LTU's Detroit Center for Design + Technology, Centrepolis Accelerator support alumni donating 3D printed face shields to area hospitals
Two Lawrence Technological University alumni, who work together at Neumann/Smith Architecture, are making a difference during this difficult time.
When Designers John McGarry and Trent Schmitz—both LTU College of Architecture and Design graduates—and their colleague, Clayton Wenrick, heard about the shortage of personal protection equipment, or PPE, at hospitals and medical clinics, they couldn’t sit still and let it happen. In less than a week, the team made 1,000 new face shields to donate to health care facilities for additional protection.
“My colleagues and I felt compelled to use our knowledge of 3D printing and advanced modeling to design and 3D print face shields for nurses, doctors and first responders,” said John McGarry, designer at Neumann/Smith. “We are fortunate enough to have access to two large 3D printers. With permission from our office, we were able to take home these 3D printers and set up our own makerspace.”
John McGarry is a designer at Neumann/Smith. He leads its Computation Group, assists in managing Makerspace and is a professor of practice at Lawrence Technological University, where he teaches simulation and prototyping. These days, he’s making face shields to donate to health care workers around Detroit. | Photo courtesy of John McGarry
McGarry leads Neumann/Smith’s Computation Group, assists in managing Neumann/Smith’s Makerspace and is a professor of practice at Lawrence Technological University, where he teaches simulation and prototyping.
He and his colleagues are collaborating with AIA Detroit and sharing resources with a larger network of architecture firms and individuals throughout the region. LTU’s Detroit Center for Design + Technology (DCDT) was able to provide six new 3D printers to assist in this project.
“When we heard about this effort we were thrilled to be able to support in ramping up production output,” said Christopher Stefani, associate director of the DCDT. “This is a perfect example of the power that our students, and creative industry in general, has when we engage design and technology collectively.”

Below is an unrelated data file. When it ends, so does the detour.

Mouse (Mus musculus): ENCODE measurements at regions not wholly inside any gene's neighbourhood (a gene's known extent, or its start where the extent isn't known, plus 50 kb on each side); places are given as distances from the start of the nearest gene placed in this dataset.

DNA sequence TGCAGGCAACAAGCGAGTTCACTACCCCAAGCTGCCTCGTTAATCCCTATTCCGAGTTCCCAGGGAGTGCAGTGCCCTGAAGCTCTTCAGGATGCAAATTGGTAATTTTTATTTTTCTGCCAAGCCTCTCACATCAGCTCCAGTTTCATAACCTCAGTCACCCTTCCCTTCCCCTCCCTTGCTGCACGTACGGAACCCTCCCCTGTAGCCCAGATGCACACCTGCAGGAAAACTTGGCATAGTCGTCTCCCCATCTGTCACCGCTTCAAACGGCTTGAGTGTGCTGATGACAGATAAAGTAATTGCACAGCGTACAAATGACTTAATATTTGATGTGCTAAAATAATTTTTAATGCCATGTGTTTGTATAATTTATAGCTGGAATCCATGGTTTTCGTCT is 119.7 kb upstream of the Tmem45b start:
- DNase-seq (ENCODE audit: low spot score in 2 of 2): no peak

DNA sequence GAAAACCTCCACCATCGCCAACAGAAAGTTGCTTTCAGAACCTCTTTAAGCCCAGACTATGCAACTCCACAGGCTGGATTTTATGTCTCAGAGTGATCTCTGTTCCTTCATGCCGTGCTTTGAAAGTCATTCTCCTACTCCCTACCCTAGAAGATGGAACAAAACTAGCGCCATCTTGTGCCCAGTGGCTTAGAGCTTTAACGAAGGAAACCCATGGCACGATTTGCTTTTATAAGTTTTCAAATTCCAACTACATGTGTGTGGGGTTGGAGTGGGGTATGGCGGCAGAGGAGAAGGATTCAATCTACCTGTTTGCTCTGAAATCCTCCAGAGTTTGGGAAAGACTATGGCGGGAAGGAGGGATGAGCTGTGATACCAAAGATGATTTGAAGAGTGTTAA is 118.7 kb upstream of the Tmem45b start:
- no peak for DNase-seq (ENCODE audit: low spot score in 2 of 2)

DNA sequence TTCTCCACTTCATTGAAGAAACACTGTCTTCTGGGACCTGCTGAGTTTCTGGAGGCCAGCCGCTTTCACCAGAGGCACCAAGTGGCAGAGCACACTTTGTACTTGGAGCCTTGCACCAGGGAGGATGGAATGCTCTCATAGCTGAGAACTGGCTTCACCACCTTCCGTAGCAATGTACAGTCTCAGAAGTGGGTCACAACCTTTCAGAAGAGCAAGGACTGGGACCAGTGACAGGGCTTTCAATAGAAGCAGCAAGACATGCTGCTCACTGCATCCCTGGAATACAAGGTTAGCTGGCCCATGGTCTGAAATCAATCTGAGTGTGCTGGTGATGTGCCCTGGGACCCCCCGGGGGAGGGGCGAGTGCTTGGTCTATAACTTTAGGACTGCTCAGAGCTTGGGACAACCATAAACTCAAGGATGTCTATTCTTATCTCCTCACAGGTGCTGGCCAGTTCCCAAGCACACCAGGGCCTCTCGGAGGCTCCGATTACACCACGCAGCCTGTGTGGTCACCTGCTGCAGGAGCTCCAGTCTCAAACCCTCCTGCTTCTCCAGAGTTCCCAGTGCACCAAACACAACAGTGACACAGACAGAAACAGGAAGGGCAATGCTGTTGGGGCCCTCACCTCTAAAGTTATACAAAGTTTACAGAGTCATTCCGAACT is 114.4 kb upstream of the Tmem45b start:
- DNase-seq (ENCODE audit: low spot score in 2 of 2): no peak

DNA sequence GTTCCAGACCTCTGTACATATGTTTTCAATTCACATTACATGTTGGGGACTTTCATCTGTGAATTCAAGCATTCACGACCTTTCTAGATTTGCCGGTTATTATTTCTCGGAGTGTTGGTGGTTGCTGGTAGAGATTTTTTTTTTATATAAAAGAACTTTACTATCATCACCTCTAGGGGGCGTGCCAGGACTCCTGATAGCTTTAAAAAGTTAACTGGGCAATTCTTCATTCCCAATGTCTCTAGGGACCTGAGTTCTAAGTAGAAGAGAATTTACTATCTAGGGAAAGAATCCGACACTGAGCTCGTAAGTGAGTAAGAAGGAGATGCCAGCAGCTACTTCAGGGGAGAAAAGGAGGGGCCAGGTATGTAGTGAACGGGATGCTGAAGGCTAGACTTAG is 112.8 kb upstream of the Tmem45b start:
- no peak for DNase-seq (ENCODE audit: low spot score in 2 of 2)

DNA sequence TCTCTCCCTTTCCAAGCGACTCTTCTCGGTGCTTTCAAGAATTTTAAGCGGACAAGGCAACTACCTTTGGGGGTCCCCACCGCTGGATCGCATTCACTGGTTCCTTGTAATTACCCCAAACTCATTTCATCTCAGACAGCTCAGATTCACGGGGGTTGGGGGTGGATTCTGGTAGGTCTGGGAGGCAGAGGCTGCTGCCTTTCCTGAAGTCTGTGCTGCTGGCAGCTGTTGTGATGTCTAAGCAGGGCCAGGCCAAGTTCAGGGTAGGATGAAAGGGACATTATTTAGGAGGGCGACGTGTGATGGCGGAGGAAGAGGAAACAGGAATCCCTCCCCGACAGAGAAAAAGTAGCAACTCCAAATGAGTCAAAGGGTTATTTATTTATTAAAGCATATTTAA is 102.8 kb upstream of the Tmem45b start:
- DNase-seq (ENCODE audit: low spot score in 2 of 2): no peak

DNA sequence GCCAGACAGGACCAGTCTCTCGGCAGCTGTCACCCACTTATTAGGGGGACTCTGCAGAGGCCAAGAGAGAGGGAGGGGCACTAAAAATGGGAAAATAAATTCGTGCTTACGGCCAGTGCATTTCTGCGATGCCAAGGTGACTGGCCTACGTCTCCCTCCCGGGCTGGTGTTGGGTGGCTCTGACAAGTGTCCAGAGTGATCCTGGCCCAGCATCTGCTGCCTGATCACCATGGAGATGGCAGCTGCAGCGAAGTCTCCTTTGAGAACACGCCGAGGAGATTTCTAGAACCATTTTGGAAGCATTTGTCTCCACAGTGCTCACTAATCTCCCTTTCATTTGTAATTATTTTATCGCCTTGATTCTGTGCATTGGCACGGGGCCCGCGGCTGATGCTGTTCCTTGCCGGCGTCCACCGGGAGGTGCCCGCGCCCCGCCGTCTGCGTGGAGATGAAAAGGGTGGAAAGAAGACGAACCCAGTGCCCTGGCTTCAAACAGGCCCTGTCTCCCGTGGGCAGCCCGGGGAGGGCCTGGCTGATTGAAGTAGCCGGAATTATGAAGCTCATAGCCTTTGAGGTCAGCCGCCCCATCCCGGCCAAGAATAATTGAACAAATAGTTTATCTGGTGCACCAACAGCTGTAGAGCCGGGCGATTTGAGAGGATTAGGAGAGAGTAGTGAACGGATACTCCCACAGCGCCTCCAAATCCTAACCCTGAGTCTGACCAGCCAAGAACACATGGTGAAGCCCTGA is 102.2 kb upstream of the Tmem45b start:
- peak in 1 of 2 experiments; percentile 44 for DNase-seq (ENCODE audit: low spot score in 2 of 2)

The team now has a total of 12 printers and is producing 700 or more face shields each week, according to Clayton Wenrick, designer at Neumann/Smith.
“Our team is working with AIA Detroit to encourage others to help in any way they’re able by providing resources and expertise,” said Wenrick, who oversees the Neumann/Smith fabrication lab and visualization departments. “This collaboration is helping us produce PPE for hospitals, clinics, and first responders in our community where we are being hit the hardest.”
Trent Schmitz is among the designers working daily to make face shields for health care workers who need them. He is also pursuing his master’s degree at Lawrence Technological University. | Photo courtesy of Trent Schmit.
“Another way we’re donating them are through friends and family recommendations or people reaching out to us directly for need of the PPE resources,” McGarry added. “A lot of the hospitals are receiving federal assistance. However, smaller clinics, nursing homes, and police departments are not receiving this level of assistance. We’re hoping to get in touch with these places and provide any assistance we can.”
McGarry added: “It’s been incredible to see such care and generosity people have during these difficult times.”
If you would like to help the team at Neumann/Smith with its 3D printing effort to help those in health care, please contact McGarry at firstname.lastname@example.org or AIA Detroit for resources. He assures us “there is plenty to do including if you do not have a 3D printer.”